Long before I properly understood video game role-players, I was devouring Fighting Fantasy books by the dozen. When I was 10, 11, around that age, I adored these things. I never collected them all, but I've got more than enough to convince anyone that They Were A Thing, back when. And it's more than likely that my affection for games like The Witcher 3, Final Fantasy IX, Breath of the Wild and more—including so many 16-bit adventures on the SNES and Mega Drive (look, the books are British, so there's no Genesis chat here)—comes from that anchor, if you will, of enjoying these interactive books so very much.


Now, the Fighting Fantasy books were, and remain, mostly aimed towards kids and, I guess, young adults—anyone who loves the dark fantasy world of The Hunger Games right now is probably of the ideal age to tackle one of them. But the challenge they can present, in their puzzles and combat, is possibly more geared towards older, more patient players. Warlock, for example, features a maze that absolutely ruined me as a kid—and when I played it again as an adult, a couple of years back, I again got completely, hopelessly lost, without tracking my steps with paper and pencil.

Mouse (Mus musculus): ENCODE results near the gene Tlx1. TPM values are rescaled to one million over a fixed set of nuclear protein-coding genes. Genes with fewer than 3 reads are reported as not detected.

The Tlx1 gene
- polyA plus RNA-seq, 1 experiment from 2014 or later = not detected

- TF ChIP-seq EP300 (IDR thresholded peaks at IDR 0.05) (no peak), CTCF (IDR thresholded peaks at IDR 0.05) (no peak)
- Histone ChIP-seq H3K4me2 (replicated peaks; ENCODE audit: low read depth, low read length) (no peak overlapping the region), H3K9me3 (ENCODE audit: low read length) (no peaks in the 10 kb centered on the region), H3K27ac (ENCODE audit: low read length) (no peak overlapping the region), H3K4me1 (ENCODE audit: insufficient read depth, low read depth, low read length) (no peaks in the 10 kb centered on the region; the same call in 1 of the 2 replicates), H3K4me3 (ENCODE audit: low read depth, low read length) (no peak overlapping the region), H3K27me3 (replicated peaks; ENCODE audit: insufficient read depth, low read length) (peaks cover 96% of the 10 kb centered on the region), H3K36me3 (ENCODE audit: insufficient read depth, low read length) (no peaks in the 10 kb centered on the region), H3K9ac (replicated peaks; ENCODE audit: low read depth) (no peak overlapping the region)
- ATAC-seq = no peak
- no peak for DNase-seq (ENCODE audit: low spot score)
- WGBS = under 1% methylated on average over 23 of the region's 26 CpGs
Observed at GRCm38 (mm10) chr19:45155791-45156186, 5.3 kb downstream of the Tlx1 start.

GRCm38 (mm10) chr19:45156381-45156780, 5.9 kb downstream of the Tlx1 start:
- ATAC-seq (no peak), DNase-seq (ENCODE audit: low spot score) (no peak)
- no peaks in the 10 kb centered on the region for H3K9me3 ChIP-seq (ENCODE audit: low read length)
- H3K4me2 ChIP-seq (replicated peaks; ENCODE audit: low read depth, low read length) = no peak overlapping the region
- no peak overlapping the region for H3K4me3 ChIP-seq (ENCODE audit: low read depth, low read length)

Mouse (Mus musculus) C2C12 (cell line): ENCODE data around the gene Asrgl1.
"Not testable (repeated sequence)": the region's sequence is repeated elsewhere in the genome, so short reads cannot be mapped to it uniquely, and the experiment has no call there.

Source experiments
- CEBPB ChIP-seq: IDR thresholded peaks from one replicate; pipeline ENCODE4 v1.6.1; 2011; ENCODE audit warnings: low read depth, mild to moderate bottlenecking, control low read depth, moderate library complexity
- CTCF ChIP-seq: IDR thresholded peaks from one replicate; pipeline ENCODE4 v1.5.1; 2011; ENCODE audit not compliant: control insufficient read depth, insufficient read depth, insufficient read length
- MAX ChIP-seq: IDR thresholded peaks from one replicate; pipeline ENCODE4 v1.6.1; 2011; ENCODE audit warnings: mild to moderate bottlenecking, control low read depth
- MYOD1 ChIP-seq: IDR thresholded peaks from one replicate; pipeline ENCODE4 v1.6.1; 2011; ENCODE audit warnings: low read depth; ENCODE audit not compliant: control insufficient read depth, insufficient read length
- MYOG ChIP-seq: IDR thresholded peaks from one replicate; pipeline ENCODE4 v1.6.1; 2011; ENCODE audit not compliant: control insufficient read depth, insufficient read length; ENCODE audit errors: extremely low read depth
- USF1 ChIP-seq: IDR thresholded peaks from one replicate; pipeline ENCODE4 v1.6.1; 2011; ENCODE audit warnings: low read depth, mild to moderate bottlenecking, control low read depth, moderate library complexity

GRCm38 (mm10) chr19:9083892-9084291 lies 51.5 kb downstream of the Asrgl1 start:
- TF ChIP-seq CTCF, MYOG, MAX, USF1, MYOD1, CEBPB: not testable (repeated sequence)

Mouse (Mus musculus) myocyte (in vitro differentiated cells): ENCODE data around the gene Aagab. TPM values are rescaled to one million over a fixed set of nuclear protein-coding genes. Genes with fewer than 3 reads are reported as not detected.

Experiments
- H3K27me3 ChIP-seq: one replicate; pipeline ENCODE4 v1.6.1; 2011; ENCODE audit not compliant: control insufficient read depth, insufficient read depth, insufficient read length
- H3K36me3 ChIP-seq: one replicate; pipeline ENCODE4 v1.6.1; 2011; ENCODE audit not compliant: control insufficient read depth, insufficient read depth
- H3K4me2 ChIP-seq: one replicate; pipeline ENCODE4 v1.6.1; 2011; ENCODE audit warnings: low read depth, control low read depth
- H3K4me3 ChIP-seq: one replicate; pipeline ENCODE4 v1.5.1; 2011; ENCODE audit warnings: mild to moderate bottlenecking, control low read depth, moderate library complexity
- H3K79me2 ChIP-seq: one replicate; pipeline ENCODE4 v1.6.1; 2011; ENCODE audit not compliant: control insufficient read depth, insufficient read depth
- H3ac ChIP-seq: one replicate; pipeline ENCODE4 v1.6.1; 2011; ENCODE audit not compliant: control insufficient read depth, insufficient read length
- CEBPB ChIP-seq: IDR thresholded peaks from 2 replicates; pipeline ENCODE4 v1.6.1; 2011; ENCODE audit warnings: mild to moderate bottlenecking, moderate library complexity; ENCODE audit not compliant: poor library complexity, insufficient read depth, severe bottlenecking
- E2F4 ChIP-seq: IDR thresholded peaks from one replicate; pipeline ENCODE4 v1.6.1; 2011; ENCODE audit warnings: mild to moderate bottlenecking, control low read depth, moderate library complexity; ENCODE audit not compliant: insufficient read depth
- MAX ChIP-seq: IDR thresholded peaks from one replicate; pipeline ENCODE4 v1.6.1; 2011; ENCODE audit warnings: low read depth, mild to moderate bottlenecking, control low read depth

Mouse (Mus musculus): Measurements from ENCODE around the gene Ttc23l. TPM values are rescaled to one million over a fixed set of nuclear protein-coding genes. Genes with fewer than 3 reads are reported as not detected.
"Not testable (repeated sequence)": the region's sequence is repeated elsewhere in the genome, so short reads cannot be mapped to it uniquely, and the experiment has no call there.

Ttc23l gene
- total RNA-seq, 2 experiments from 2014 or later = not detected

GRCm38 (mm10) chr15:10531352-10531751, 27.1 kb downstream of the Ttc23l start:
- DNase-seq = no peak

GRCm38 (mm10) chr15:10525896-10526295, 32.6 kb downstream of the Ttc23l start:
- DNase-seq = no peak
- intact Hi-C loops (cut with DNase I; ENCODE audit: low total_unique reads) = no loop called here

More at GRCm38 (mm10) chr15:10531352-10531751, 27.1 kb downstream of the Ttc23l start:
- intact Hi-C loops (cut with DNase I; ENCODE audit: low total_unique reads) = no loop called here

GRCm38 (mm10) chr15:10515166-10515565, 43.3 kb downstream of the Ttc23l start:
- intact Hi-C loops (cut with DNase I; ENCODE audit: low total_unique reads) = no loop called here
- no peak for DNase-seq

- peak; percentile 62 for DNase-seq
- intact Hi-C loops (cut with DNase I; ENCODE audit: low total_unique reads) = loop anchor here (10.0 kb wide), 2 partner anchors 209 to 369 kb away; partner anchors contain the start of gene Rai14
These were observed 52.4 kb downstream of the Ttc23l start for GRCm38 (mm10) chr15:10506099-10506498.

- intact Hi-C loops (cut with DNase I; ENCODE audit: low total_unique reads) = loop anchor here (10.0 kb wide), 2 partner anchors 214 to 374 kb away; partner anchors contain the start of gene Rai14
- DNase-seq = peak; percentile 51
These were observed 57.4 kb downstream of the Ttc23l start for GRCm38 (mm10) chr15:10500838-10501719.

So if you regularly turn to a tough RPG when powering up your PlayStation, there's a good chance you'll also get a kick out of a Fighting Fantasy book. There's great variety, too, across the series—it's not like they're all about wizards and dragons, goblins and treasures. Some of my favorites are wildly different to that Tolkien-ish setup, but more on that in just a second.

All awful photos courtesy of the author and his phone.

So what does someone who knows what they're talking about have to say on starting out with Fighting Fantasy?